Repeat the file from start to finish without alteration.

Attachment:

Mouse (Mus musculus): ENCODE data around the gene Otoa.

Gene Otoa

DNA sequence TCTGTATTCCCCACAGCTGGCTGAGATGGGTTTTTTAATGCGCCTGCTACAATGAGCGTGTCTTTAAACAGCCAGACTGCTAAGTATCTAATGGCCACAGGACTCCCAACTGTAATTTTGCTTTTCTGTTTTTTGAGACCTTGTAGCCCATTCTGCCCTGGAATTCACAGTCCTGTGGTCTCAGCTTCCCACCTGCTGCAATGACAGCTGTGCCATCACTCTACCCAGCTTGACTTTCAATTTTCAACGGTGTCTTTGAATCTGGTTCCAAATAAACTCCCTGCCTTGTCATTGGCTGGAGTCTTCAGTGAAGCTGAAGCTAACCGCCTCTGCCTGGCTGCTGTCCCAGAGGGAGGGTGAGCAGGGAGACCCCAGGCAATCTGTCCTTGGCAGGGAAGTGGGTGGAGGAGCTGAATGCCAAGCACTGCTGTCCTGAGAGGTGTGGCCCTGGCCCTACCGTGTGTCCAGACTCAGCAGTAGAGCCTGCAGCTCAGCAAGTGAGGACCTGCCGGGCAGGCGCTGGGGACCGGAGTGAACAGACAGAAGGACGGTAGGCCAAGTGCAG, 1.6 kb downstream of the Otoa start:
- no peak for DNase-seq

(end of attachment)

Mouse (Mus musculus): ENCODE data around the gene Otoa.

Gene Otoa

DNA sequence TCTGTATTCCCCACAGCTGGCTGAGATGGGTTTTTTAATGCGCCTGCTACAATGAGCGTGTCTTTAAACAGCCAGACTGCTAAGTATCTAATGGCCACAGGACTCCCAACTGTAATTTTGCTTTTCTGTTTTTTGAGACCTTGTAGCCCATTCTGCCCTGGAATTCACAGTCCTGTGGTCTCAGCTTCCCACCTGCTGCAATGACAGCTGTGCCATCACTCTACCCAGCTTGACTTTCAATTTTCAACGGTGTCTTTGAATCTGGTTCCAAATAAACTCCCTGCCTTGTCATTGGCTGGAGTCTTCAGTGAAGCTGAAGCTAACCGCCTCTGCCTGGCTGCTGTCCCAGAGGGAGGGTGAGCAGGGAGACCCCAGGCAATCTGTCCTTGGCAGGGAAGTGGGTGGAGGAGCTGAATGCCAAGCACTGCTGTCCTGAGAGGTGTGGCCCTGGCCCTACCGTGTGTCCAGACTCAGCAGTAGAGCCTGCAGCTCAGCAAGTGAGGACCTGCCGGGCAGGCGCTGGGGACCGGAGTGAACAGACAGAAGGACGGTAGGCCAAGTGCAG, 1.6 kb downstream of the Otoa start:
- no peak for DNase-seq